Reply: so unknown, so uncertain
how are you? What about your flat?
We’re back in istanbul and begin to attend university. The atmosphere in istanbul isn’t more relaxed than in Blegrade, Turkey is attacking the PKK in northern Irak. We have so kind of warrior nationalist wibe around us. Obviously we kept a good feeling about blegrade, the hostel and the few moment we spent together. Probably go back to Serbia during the winter.
I had a multi side question about Russia all around Russian political system and especially the pluralism issue. If you have time, I’ld find interesting you could answer to me. Why opposition is so weak in Russia? Is there an exigence if political pluralism or do people consider as normal not to have a freedom of speech? How is seen the opposition?Is politics an interesting issue for people? What are the most valuable things for them aprt obviously from a decent level of life, security? prestige as you said?How the kremlin consider the political opposition and so political pluralism? Finally what is the conception of poutine, and, more generally, of the elite, of the way the political system is functionning? I mean what is the normal way of ruling the country and what are the roots of these conceptions? How do they conceive the relation between state and society and between state and human being?I know it can the answer can be long, or even the topic of a book. Don’t feel obliged to answer me quickly, I suppose you have muh more important things to do but your answer could light me.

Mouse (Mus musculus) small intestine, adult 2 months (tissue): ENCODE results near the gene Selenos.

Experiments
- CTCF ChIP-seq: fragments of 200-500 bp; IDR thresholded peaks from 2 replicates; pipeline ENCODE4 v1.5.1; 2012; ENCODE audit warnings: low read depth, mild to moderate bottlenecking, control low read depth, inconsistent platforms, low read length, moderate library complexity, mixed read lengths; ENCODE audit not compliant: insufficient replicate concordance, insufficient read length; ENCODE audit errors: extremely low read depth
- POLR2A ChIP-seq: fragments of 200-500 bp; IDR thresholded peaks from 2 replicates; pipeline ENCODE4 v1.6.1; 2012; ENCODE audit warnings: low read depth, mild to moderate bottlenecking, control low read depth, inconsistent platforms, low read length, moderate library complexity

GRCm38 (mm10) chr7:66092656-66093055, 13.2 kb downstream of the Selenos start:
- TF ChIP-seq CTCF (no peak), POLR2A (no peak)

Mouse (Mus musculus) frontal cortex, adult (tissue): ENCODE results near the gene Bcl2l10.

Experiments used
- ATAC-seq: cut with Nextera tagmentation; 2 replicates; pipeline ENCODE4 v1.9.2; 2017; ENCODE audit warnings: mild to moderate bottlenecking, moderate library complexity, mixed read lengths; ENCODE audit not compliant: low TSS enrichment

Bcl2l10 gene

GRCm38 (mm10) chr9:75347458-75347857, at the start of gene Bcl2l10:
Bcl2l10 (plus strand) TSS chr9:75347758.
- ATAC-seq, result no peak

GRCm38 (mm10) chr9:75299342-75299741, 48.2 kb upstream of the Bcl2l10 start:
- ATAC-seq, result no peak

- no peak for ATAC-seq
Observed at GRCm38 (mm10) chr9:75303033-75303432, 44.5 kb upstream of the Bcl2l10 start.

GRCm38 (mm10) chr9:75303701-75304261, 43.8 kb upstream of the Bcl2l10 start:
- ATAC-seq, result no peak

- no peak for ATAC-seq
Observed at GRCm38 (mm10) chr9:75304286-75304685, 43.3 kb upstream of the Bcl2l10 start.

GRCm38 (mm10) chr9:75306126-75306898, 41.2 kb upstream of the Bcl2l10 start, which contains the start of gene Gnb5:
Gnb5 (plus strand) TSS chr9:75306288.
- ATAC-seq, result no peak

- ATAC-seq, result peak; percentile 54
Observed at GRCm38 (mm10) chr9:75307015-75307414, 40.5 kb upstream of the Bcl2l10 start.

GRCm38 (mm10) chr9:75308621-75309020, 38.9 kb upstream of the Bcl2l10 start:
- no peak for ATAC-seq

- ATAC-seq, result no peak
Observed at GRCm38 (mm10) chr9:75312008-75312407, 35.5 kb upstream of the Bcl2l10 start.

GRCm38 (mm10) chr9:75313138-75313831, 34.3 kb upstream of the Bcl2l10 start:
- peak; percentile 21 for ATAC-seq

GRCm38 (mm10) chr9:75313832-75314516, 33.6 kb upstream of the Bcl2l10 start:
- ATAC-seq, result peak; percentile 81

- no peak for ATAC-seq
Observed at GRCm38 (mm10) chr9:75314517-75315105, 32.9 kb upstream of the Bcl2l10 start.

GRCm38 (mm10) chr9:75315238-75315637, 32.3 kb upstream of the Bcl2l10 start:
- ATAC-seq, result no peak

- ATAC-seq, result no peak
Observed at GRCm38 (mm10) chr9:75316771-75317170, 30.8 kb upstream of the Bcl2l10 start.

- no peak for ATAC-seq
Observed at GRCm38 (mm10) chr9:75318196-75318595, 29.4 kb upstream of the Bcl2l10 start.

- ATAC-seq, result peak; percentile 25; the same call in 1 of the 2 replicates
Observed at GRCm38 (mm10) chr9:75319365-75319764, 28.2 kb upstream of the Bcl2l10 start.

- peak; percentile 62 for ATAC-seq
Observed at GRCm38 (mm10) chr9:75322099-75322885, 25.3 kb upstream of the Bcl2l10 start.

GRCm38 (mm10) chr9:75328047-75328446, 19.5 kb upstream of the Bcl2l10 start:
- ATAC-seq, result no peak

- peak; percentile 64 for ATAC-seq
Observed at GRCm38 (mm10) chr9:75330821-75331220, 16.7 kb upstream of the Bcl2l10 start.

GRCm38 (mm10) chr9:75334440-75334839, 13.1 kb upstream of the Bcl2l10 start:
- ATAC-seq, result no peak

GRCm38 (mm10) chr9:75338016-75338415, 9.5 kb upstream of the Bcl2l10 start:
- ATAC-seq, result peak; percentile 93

greet the owner of the hostel for us, and if you feel like visiting istanbul tell me, you get an house until july, the date we’ll leave.
a lot of things happened recently to distract me from a promised review for you, including recent Kosovo independence and riots in Belgrade.
Now I’m getting back to the issue.
Remi is a journalism student from France, he is asking similar questions so I’m writing to you both.
I’ve got some concept of general vision on the situation in Russia I’ll be happy to write down for you and for me myself, too. It’s always a better idea to write things down – half more of the ideas come to me after I touch the keyboard.
Two things for your consideration meanwhile.
There is a BBC HARDtalk with Stephen Sackur this week about Russia on air. I was pleasantly surprised – Sackur is interviewing Mikhail Margelov, the chairman of the Russian parliament’s Foreign Relations Committee and he is really asking proper questions that nailed Margelov to the ground. This is a good example of that false rhetorics so loud in the mouths of Putin and Lavrov revealed. Interview is avaiable in RealAudio on this link:
The second big thing is a NY Times blog experiment: they put the article in a free trial in russian language to the blog to get usual people comments. This post had almost 1500 comments in first 24h and is still on the top of the ratings. There are tons of nationalistic buzz inside, but the most intellectual people admit the problem exists and call this article surprisingly precise and complete.
The article itself in English, as well as the best comments translated back to english are here: